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J Biol Chem. 2001 Apr 6;276(14):11199-203. Epub 2001 Feb 5.

Gene expression profile of antithrombotic protein c defines new mechanisms modulating inflammation and apoptosis.

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  • 1Division of Research Technologies, Lilly Research Laboratories, Lilly Corporate Center, Indianapolis, Indiana 46285, USA.

Abstract

Human protein C is a natural anticoagulant factor, and a recombinant activated form of the molecule (rhAPC) is completing clinical evaluation for treatment of severe sepsis. Because of the pathophysiologic role of endothelial dysfunction in severe inflammatory disease and sepsis, we explored the possibility that rhAPC might directly modulate endothelial function, independent of its anticoagulant activity. Using broad transcriptional profiling, we show that rhAPC directly modulates patterns of endothelial cell gene expression clustering into anti-inflammatory and cell survival pathways. rhAPC directly suppressed expression of p50 and p52 NFkappaB subunits, resulting in a functional decrease in NFkappaB binding at target sites. Further, rhAPC blocked expression of downstream NFkappaB regulated genes following tumor necrosis factor alpha induction, including dose-dependent suppression of cell adhesion expression and functional binding of intracellular adhesion molecule 1, vascular cell adhesion molecule 1, and E-selectin. Further, rhAPC modulated several genes in the endothelial apoptosis pathway, including the Bcl-2 homologue protein and inhibitor of apoptosis protein. These pathway changes resulted in the ability of rhAPC to inhibit the induction of apoptosis by the potent inducer, staurosporine. This new mechanistic understanding of endothelial regulation and the modulation of tumor necrosis factor-induced endothelial dysfunction creates a novel link between coagulation, inflammation, and cell death and provides insight into the molecular basis for the efficacy of APC in systemic inflammation and sepsis.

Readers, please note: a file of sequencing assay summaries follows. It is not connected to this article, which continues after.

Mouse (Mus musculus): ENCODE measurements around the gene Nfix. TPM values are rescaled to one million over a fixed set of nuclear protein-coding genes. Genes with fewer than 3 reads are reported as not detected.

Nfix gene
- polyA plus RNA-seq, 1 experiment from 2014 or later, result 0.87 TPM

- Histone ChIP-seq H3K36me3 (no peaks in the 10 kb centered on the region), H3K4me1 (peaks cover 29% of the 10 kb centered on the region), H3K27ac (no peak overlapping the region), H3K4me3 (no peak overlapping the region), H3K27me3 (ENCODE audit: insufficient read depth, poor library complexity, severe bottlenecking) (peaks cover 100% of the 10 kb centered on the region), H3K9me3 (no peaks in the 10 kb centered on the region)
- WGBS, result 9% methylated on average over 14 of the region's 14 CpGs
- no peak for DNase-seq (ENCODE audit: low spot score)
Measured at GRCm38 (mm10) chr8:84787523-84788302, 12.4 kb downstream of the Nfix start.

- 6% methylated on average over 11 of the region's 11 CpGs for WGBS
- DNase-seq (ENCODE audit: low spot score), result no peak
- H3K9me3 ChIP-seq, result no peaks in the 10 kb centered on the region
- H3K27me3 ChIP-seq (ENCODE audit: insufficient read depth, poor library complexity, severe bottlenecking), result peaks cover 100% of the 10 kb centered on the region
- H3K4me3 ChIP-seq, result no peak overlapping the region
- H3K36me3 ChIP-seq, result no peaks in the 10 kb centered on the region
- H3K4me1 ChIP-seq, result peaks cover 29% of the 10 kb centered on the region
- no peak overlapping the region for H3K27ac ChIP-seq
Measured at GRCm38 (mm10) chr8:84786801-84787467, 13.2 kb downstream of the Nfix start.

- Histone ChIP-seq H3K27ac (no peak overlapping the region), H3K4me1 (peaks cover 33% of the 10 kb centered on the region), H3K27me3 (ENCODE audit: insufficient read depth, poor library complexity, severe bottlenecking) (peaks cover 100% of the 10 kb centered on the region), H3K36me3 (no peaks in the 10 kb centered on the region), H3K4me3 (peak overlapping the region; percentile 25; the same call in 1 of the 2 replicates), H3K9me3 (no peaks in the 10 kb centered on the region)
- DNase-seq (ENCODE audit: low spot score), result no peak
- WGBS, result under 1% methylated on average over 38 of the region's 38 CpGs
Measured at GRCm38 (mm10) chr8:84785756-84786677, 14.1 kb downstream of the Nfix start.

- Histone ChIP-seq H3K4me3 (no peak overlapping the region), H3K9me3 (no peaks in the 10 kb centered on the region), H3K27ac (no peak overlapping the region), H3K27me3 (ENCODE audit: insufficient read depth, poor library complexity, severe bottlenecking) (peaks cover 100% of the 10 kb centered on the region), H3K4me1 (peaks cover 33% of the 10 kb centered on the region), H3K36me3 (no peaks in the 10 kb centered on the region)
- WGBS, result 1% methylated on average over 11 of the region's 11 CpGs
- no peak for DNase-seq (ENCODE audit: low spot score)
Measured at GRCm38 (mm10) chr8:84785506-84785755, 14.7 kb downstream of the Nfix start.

PMID:
11278252
[PubMed - indexed for MEDLINE]
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